Monday, August 23, 1999 Published at 20:11 GMT 21:11 UK
By BBC Cricket Correspondent Jonathan Agnew
After witnessing the latest England debacle I have come to some fairly drastic conclusions about what needs to be done to rescue our game.
First there is the immediate problem of our tour to South Africa - but just as importantly we need long-term changes to the sport at both county and national level.
Not any more.
The England old guard are shot.
Only Mike Atherton should be kept in the team, as vice-captain to Nasser Hussain.
Alec Stewart, Graham Thorpe - even Mark Ramprakash who I have defended every step of the way until now - should all be relegated to the past. And I am not just talking about the players.
The ECB made a good start clearing out the hangers-on a fortnight ago but there are still too many people irrevocably tainted by failure who are still associated with England.
Graham Gooch has been a loyal servant to England as a player and a coach but he has been in the camp since 1989 and should now be removed.
The ECB should identify the crop of youngsters they believe are the core of the future England side and pick them for the tour to South Africa.
Hussain and Atherton should be given the job of nurturing them through at least the next two tests.
The English public will be only too willing to be patient if they perceive cricket's guardians have recognised the seriousness of the situation and are prepared to act decisively to remedy it.
Bring on the revolution
Too often in the past the changes have been peripheral. Now we need revolution.
After all, that is what New Zealand did. Three years ago they were in exactly the same state of depression we are in now.
Only two or three of the Kiwi side which we played then still remain - Cairns, Vettori and Fleming - most if not all the others have been developed in the last three years.
An England side full of youngsters may well get thrashed in South Africa - they are a good side - but that is not the time to judge them.
England face Zimbabwe next summer and that will be the time to get a good indication of how they are doing.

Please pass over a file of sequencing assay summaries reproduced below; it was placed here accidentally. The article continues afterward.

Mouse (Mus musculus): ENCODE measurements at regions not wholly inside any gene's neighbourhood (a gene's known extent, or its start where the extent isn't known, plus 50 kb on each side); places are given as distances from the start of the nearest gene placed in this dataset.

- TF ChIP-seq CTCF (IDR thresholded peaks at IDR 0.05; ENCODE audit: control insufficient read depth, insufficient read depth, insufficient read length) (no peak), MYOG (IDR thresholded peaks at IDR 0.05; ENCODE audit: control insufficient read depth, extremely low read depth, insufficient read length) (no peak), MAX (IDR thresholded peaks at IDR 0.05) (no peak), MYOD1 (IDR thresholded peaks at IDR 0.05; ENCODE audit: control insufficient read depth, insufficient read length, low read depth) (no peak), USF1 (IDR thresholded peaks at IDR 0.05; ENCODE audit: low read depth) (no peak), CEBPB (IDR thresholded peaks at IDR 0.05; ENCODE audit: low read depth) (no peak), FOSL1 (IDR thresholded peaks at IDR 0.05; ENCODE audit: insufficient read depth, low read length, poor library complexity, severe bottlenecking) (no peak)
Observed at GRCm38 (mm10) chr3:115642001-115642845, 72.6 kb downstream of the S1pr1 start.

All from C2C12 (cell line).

Wait until Windies
But we should not make any real assessments until we face the West Indies next summer.
And then the real changes can begin, changes to the whole domestic game.
The first thing that needs to be done is to scrap the impending two-tier system - which will see England's 18 counties split into two divisions.
We already have a county system which is becoming less competitive, not more so and I believe the two-tier system will blunt competition even further.
We will have a situation next year where all our top England players will be missing for seven test matches.
County cricket will be shorn of its best players for a large part of the season - and you can imagine what it will be like in the second division.
The English Cricket Board was right in their diagnosis of the causes of failure - but has chosen the wrong cures.
Instead of limiting the number of foreign players they should be increasing them.
At the moment counties are only allowed one overseas player. That should be immediately increased to two.
In the 1980s we had the likes of Richard Hadlee and Clive Rice at Nottinghamshire and they inspired some fantastic cricket.
Reducing the number of foreigners was designed to encourage home-grown talent but it is not working. It is simply indirectly encouraging mediocrity among players who know they are unlikely to be punished with the chop.
When I was an established 30-year-old county cricketer with a young family playing in the 1980s, I earnt £13,000 in my last season.
Overpaid and over-rated
I was amazed to read this weekend that one young Yorkshire cricketer is earning upwards of £40,000.
County cricket is just too comfortable.
There is nothing wrong with the England game up until the Under 19 level.
But by the time they are 22 or 23 they have grown soft in the padded armchair of county cricket.
Evils of mediocrity
Professional footballers earn £1m a year but in football money is used to reward talent.
In English cricket, too often it is used to reward mediocrity.
County cricketers are paid handsomely, given sponsored Mercedes and feted as heroes before their achievements merit it.
A 22-year-old who already has a fast car and a £40,000 pay cheque is not going to be as driven as he might otherwise be.
The ECB have still not resolved the problem of finding a competitive domestic cricket system that does not bankrupt the counties. I believe the only way to do it is to introduce a higher level of competition above the counties.
We need some sort of regional level into which they feed their best players.
At the moment the quality is being spread too thinly. England's top 100 or so cricketers are spread out among 18 counties.
In the West Indies and Australia there are only half a dozen sides at the top domestic level and that means far more fierce competition on both counts.
Sadly, competition is a word the meaning of which some of our top cricketers learn only when it is too late.